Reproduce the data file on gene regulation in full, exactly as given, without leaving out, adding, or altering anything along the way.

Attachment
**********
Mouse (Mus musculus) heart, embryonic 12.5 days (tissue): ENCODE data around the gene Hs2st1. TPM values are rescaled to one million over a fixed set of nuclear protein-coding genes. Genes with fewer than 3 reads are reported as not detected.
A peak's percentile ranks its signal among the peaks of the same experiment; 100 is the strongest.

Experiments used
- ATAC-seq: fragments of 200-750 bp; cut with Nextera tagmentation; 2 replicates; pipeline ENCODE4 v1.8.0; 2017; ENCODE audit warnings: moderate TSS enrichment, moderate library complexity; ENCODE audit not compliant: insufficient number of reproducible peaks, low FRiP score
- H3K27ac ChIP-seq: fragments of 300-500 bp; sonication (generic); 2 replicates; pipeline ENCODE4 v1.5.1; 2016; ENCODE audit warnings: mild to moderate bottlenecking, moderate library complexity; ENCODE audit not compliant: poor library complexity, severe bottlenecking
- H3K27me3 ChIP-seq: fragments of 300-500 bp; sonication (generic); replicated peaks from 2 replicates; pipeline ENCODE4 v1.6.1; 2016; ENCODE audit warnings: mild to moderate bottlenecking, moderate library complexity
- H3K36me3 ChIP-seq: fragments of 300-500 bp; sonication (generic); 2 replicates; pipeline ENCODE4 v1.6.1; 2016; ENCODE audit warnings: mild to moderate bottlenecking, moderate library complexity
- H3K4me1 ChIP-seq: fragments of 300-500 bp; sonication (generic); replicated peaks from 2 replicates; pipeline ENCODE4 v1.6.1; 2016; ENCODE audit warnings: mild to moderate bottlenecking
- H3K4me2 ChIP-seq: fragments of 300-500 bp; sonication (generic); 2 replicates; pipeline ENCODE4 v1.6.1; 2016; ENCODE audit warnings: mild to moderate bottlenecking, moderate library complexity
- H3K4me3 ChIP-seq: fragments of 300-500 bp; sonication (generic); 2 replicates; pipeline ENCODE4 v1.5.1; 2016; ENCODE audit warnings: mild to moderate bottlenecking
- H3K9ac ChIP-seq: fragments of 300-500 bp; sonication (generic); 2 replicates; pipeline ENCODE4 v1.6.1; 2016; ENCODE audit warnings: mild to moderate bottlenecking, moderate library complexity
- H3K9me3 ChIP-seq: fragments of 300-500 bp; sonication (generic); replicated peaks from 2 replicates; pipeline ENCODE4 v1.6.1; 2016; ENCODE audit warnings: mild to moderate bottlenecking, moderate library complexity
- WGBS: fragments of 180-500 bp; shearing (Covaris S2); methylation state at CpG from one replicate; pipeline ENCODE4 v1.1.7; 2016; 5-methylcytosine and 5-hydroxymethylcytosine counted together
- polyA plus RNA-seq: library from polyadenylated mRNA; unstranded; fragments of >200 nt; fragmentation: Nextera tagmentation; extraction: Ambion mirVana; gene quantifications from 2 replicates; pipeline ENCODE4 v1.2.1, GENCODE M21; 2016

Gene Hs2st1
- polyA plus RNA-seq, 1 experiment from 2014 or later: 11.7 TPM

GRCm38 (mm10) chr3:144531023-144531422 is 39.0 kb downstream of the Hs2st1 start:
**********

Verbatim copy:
Mouse (Mus musculus) heart, embryonic 12.5 days (tissue): ENCODE data around the gene Hs2st1. TPM values are rescaled to one million over a fixed set of nuclear protein-coding genes. Genes with fewer than 3 reads are reported as not detected.
A peak's percentile ranks its signal among the peaks of the same experiment; 100 is the strongest.

Experiments used
- ATAC-seq: fragments of 200-750 bp; cut with Nextera tagmentation; 2 replicates; pipeline ENCODE4 v1.8.0; 2017; ENCODE audit warnings: moderate TSS enrichment, moderate library complexity; ENCODE audit not compliant: insufficient number of reproducible peaks, low FRiP score
- H3K27ac ChIP-seq: fragments of 300-500 bp; sonication (generic); 2 replicates; pipeline ENCODE4 v1.5.1; 2016; ENCODE audit warnings: mild to moderate bottlenecking, moderate library complexity; ENCODE audit not compliant: poor library complexity, severe bottlenecking
- H3K27me3 ChIP-seq: fragments of 300-500 bp; sonication (generic); replicated peaks from 2 replicates; pipeline ENCODE4 v1.6.1; 2016; ENCODE audit warnings: mild to moderate bottlenecking, moderate library complexity
- H3K36me3 ChIP-seq: fragments of 300-500 bp; sonication (generic); 2 replicates; pipeline ENCODE4 v1.6.1; 2016; ENCODE audit warnings: mild to moderate bottlenecking, moderate library complexity
- H3K4me1 ChIP-seq: fragments of 300-500 bp; sonication (generic); replicated peaks from 2 replicates; pipeline ENCODE4 v1.6.1; 2016; ENCODE audit warnings: mild to moderate bottlenecking
- H3K4me2 ChIP-seq: fragments of 300-500 bp; sonication (generic); 2 replicates; pipeline ENCODE4 v1.6.1; 2016; ENCODE audit warnings: mild to moderate bottlenecking, moderate library complexity
- H3K4me3 ChIP-seq: fragments of 300-500 bp; sonication (generic); 2 replicates; pipeline ENCODE4 v1.5.1; 2016; ENCODE audit warnings: mild to moderate bottlenecking
- H3K9ac ChIP-seq: fragments of 300-500 bp; sonication (generic); 2 replicates; pipeline ENCODE4 v1.6.1; 2016; ENCODE audit warnings: mild to moderate bottlenecking, moderate library complexity
- H3K9me3 ChIP-seq: fragments of 300-500 bp; sonication (generic); replicated peaks from 2 replicates; pipeline ENCODE4 v1.6.1; 2016; ENCODE audit warnings: mild to moderate bottlenecking, moderate library complexity
- WGBS: fragments of 180-500 bp; shearing (Covaris S2); methylation state at CpG from one replicate; pipeline ENCODE4 v1.1.7; 2016; 5-methylcytosine and 5-hydroxymethylcytosine counted together
- polyA plus RNA-seq: library from polyadenylated mRNA; unstranded; fragments of >200 nt; fragmentation: Nextera tagmentation; extraction: Ambion mirVana; gene quantifications from 2 replicates; pipeline ENCODE4 v1.2.1, GENCODE M21; 2016

Gene Hs2st1
- polyA plus RNA-seq, 1 experiment from 2014 or later: 11.7 TPM

GRCm38 (mm10) chr3:144531023-144531422 is 39.0 kb downstream of the Hs2st1 start: